The linker histone in Saccharomyces cerevisiae interacts with actin-related protein 4 and both regulate chromatin structure and cellular morphology

Int J Biochem Cell Biol. 2015 Feb;59:182-92. doi: 10.1016/j.biocel.2014.12.006. Epub 2014 Dec 24.

Abstract

Chromatin structure promotes important epigenetic mechanisms that regulate cellular fate by organizing, preserving and controlling the way by which the genetic information works. Our understanding of chromatin and its functions is sparse and not yet well defined. The uncertainty comes from the complexity of chromatin and is induced by the existence of a large number of nuclear proteins that influence it. The intricate interaction among all these structural and functional nuclear proteins has been under extensive study in the recent years. Here, we show that Saccharomyces cerevisiae linker histone physically interacts with Arp4p (actin-related protein 4) which is a key subunit of three chromatin modifying complexes - INO80, SWR1 and NuA4. A single - point mutation in the actin - fold domain of Arp4p together with the knock-out of the gene for the linker histone in S. cerevisiae severely abrogates cellular and nuclear morphology and leads to complete disorganizing of the higher levels of chromatin organization.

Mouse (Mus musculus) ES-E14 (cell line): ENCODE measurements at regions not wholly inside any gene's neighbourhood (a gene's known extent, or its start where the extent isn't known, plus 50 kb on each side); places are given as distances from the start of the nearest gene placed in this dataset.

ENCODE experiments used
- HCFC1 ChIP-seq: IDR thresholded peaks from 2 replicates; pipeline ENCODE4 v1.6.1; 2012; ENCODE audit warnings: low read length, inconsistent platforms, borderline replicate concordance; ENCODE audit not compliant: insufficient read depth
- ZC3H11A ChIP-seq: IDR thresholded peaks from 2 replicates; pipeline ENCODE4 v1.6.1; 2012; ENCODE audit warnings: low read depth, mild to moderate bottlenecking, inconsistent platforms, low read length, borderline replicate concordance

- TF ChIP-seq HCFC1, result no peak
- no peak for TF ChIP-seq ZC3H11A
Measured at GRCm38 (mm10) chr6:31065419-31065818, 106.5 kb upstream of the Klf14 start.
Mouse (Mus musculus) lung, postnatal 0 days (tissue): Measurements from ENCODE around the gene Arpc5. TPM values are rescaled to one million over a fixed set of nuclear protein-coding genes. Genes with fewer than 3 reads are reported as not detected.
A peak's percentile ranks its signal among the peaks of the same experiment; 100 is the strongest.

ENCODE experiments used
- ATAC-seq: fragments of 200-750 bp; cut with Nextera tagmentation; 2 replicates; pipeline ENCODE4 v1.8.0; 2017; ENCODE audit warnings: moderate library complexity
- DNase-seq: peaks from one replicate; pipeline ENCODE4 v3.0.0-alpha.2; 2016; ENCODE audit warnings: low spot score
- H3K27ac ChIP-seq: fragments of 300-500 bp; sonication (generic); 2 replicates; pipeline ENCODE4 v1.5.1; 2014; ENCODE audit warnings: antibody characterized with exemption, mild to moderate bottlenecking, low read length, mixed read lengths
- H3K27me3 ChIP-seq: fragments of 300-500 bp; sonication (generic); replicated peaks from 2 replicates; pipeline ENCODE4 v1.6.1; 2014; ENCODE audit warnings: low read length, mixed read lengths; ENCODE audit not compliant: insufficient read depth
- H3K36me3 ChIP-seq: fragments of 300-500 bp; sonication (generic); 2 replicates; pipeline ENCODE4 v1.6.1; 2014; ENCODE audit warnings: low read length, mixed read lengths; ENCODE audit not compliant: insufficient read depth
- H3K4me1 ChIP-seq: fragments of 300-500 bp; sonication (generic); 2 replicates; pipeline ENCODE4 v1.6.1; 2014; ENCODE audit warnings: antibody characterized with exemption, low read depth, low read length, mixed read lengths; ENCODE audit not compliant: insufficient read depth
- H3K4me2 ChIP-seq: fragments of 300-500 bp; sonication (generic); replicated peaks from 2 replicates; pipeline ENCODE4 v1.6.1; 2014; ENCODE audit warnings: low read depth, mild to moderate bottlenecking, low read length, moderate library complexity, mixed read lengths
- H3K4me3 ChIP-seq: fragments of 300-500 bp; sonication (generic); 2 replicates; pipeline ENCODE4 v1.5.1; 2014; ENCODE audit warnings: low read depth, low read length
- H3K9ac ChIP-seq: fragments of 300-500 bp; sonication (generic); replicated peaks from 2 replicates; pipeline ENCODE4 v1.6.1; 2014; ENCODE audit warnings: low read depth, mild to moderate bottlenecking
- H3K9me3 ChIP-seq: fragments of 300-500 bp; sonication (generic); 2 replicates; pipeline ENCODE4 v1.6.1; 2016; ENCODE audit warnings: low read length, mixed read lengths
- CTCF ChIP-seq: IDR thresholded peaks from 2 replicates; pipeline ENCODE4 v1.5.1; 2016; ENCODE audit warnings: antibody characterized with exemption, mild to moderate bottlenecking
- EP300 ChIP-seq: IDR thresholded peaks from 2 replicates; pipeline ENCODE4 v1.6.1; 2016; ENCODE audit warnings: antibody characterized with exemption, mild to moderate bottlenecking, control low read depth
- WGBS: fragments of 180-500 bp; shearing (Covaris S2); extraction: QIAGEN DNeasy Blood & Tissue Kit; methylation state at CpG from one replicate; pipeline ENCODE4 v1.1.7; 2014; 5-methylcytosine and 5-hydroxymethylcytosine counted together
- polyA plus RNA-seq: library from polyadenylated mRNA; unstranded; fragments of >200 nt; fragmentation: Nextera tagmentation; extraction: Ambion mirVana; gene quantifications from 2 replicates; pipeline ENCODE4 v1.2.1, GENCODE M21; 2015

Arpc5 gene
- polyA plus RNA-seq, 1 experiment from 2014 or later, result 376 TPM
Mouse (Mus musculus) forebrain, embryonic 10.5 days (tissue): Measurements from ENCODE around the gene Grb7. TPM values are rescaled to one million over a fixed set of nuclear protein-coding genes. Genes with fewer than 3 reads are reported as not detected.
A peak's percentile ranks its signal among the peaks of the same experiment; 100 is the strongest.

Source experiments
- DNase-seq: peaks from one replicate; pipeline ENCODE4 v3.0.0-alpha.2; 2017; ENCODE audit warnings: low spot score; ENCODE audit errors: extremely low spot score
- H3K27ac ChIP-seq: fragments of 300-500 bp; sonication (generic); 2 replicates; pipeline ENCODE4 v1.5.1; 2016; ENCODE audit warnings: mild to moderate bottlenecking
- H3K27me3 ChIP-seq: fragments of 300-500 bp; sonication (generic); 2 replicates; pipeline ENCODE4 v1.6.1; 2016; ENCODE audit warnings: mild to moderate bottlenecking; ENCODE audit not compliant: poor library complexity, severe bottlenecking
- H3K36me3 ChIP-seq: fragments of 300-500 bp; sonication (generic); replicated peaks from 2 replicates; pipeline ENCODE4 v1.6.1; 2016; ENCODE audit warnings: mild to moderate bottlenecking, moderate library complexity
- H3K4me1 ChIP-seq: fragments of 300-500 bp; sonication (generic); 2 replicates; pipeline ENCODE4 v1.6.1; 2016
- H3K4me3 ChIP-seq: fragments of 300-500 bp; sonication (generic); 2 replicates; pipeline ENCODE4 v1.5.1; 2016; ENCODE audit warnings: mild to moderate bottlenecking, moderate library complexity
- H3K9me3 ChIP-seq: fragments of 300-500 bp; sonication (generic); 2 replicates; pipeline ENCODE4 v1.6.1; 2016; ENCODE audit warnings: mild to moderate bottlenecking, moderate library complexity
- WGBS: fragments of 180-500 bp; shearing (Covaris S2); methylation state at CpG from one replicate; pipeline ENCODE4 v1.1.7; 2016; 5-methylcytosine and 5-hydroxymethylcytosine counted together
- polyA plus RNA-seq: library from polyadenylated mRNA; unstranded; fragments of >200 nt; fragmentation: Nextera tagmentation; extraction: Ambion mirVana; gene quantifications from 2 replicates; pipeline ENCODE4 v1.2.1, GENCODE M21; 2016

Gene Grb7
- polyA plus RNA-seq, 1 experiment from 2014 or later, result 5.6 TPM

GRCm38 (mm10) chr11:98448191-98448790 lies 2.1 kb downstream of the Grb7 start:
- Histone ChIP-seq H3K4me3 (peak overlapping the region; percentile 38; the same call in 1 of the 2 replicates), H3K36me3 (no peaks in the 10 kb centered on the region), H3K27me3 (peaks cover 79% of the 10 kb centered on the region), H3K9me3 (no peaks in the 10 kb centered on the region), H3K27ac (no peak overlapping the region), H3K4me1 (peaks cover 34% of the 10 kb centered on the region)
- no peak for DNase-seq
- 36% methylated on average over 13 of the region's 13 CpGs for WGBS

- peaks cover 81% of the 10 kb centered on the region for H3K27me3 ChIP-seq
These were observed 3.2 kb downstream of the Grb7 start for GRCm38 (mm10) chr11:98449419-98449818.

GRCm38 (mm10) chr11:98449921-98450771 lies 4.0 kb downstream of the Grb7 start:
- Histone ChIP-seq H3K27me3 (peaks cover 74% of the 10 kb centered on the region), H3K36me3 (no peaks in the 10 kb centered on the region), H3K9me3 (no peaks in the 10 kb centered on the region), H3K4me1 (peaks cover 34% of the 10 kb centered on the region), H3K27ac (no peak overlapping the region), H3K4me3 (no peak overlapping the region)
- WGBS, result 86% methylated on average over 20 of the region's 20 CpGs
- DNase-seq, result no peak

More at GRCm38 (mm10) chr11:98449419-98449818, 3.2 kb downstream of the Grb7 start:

Keywords: Actin-related protein 4 (Arp4p); Chromatin; Chromatin remodeling; Hho1p; higher-order chromatin structure.

Publication types

  • Research Support, Non-U.S. Gov't

MeSH terms

  • Actins / metabolism*
  • Cell Shape
  • Chromatin / chemistry*
  • Chromatin / metabolism*
  • Comet Assay
  • Histones / metabolism*
  • Microscopy, Atomic Force
  • Models, Biological
  • Mutant Proteins / metabolism
  • Mutation
  • Nuclear Proteins / metabolism*
  • Protein Binding
  • Saccharomyces cerevisiae / cytology*
  • Saccharomyces cerevisiae / metabolism*
  • Saccharomyces cerevisiae Proteins / metabolism*

Substances

  • Actins
  • Arp4 protein, S cerevisiae
  • Chromatin
  • HHO1 protein, S cerevisiae
  • Histones
  • Mutant Proteins
  • Nuclear Proteins
  • Saccharomyces cerevisiae Proteins